The 22-year-old English export is featured on two other songs on the charts: Naughty Boy’s “La La La” and Disclosure’s “Latch.” If those songs don’t trample the summer competition, “Safe With Me” is an excellent gospel-laden back-up plan. Smith’s album In The Lonely Hour is due out in the U.S. on June 17th, so there may be another contender waiting to spring into the charts.

Betty Who – “Somebody Loves You”

Even though Betty Who’s Slow Dancing EP was packed with synth-tastic, dance-ready tracks, her breakout track “Somebody Loves You” — which is now well over a year old — still stood out as a sizzling, sparkling sensation. When it hits radio, if all is right in the world, it will explode onto playlists and dance floors.

5 Seconds of Summer – “She Looks So Perfect”

Australia’s answer to The Wanted created a song meant for blasting out the speakers on a T-Top Camaro while cruising on a summer night. With boy-bandish good looks, charming songs and power pop licks, 5 Seconds of Summer could last all year round.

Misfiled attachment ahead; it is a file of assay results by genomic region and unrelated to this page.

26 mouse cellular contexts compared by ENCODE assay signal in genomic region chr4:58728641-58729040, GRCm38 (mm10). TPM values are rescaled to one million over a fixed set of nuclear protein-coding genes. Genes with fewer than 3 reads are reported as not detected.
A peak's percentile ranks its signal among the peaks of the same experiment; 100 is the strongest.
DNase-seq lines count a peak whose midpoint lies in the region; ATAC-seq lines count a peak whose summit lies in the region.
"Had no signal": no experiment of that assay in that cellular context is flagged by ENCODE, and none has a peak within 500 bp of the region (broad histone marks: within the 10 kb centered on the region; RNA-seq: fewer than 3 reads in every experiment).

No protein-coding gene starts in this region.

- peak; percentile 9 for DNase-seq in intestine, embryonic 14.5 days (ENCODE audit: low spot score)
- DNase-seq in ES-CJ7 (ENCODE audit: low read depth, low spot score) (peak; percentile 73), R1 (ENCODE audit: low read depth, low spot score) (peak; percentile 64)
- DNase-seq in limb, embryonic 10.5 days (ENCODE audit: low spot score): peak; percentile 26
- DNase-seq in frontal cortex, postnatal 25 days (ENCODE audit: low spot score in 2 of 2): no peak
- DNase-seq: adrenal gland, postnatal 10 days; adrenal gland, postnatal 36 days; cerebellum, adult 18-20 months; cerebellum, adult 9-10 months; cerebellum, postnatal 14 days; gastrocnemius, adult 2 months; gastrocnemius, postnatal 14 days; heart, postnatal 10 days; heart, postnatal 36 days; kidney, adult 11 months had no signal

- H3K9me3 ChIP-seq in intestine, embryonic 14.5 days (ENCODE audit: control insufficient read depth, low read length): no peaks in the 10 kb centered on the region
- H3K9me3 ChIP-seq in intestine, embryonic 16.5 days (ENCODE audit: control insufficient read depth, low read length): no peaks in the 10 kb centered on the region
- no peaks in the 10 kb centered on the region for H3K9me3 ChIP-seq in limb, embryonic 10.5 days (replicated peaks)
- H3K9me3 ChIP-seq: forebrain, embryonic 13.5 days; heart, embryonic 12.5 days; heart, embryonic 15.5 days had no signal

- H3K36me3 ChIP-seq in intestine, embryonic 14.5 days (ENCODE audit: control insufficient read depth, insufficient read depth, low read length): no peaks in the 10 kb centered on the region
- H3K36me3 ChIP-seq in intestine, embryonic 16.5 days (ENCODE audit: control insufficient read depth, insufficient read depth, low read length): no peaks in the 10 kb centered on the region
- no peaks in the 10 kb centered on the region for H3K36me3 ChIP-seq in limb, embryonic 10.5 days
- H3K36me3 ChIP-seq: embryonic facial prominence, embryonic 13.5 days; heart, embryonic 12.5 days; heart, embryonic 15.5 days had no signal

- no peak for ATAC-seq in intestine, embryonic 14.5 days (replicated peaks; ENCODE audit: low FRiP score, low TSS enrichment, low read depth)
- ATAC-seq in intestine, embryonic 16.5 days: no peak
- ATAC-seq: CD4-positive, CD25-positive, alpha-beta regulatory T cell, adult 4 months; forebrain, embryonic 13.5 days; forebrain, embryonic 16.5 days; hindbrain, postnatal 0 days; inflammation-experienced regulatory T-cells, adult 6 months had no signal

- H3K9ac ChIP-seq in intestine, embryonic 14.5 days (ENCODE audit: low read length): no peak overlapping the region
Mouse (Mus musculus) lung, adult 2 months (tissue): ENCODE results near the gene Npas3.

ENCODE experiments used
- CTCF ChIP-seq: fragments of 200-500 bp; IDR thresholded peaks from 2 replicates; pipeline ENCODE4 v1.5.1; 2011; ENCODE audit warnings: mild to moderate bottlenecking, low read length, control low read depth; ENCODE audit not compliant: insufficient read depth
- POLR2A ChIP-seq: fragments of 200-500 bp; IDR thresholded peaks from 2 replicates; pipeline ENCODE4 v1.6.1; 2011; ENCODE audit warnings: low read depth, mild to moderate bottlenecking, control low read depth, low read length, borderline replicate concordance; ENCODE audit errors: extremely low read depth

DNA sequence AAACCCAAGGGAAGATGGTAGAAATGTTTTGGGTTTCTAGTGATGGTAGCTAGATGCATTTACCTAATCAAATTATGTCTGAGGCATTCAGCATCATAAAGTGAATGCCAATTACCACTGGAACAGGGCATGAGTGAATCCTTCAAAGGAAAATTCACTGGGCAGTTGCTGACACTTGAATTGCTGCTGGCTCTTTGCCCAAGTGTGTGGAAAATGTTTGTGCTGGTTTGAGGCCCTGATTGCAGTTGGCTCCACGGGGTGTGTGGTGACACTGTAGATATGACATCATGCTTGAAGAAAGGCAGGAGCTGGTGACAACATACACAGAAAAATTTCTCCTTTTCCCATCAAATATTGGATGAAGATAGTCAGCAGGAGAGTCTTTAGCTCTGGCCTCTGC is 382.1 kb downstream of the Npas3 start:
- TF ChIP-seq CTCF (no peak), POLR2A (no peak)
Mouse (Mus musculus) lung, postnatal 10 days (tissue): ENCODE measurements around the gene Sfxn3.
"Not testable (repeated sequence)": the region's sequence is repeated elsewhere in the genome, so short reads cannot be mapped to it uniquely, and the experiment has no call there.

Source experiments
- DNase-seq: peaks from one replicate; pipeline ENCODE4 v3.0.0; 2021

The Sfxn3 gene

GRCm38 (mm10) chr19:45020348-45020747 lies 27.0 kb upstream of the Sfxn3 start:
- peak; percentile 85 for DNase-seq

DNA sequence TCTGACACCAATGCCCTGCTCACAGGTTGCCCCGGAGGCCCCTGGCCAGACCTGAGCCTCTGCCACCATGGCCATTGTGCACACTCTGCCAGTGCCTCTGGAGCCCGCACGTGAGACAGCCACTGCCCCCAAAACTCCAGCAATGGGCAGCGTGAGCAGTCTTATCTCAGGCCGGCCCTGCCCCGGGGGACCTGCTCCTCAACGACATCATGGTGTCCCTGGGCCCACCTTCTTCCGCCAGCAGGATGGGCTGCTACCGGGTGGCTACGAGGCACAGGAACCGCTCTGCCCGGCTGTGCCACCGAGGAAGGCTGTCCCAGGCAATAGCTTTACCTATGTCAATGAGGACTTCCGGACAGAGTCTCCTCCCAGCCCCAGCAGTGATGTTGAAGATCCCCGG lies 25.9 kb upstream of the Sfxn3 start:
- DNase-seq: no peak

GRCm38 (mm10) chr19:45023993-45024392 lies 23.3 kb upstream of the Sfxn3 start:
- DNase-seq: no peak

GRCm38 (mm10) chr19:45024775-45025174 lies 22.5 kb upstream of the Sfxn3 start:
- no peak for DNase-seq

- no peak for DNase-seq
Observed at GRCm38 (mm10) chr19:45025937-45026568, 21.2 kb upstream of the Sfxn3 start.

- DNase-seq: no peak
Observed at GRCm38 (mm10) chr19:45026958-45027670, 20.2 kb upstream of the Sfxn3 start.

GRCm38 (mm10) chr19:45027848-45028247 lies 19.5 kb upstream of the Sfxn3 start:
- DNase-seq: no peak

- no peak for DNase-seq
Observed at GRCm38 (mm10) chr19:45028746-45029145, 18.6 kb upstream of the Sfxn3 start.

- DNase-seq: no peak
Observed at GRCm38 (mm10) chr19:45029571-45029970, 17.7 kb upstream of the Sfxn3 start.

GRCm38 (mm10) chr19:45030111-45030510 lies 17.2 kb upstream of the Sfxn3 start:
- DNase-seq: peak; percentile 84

Calvin Harris – “Summer”

It feels like cheating to call your song “Summer,” but the warm weather vibes in the Scottish singer/producer’s song are undeniable. Filled with Harris’ giant synth hooks and big, big beats, “Summer” feels unstoppable.

Paramore – “Ain’t It Fun”

Paramore’s pop song seems to be crafted for singing along with five of your closest girlfriends while cruising the strip on a hot night — and the song plays like a gospel-inflected soundtrack to youthful exuberance and hard-fought independence, making it perfect summer anthem material.

Clean Bandit – “Rather Be” [feat. Jess Glynne]

It’s the most Shazam-ed song in the world, which means that even though you may not recognize the artist, you have definitely heard the song. It’s insidiously catchy, impossible to avoid humming in public, and so quietly infectious, it’s tough to notice that it’s already gone viral, even though it’s hit No. 1 in five countries.

Vote here:

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Here’s How Much Time People Spend Playing Video Games